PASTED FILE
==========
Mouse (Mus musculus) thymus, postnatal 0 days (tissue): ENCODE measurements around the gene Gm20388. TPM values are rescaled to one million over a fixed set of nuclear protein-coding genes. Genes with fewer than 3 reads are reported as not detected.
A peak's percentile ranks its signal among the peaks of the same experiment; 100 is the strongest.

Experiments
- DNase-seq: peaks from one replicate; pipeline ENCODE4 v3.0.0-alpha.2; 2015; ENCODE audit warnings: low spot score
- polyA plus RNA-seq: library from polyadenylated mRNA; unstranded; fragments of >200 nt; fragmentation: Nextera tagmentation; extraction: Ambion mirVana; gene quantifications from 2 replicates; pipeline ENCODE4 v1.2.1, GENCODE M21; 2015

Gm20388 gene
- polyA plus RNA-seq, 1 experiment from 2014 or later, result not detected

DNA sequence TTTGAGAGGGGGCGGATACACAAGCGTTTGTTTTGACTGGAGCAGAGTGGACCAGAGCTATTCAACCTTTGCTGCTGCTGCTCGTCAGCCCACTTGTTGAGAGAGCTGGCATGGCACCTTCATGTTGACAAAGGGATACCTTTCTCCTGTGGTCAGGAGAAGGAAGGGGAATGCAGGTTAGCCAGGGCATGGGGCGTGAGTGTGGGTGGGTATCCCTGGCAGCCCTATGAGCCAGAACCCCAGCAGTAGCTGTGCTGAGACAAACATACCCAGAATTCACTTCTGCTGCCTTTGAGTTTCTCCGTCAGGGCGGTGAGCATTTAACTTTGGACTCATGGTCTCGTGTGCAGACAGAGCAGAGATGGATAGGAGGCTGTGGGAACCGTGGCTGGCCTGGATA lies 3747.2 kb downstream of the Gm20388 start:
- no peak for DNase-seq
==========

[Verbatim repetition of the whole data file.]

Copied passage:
Mouse (Mus musculus) thymus, postnatal 0 days (tissue): ENCODE measurements around the gene Gm20388. TPM values are rescaled to one million over a fixed set of nuclear protein-coding genes. Genes with fewer than 3 reads are reported as not detected.
A peak's percentile ranks its signal among the peaks of the same experiment; 100 is the strongest.

Experiments
- DNase-seq: peaks from one replicate; pipeline ENCODE4 v3.0.0-alpha.2; 2015; ENCODE audit warnings: low spot score
- polyA plus RNA-seq: library from polyadenylated mRNA; unstranded; fragments of >200 nt; fragmentation: Nextera tagmentation; extraction: Ambion mirVana; gene quantifications from 2 replicates; pipeline ENCODE4 v1.2.1, GENCODE M21; 2015

Gm20388 gene
- polyA plus RNA-seq, 1 experiment from 2014 or later, result not detected

DNA sequence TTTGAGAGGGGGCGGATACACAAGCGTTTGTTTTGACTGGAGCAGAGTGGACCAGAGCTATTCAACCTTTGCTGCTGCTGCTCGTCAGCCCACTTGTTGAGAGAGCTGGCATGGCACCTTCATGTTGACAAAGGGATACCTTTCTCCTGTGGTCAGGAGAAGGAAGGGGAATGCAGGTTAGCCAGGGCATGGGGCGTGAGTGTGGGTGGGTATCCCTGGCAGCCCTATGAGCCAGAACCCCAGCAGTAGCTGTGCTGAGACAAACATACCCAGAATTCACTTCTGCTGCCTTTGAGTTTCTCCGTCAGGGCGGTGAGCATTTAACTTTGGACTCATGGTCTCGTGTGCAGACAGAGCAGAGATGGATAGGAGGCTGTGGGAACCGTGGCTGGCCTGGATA lies 3747.2 kb downstream of the Gm20388 start:
- no peak for DNase-seq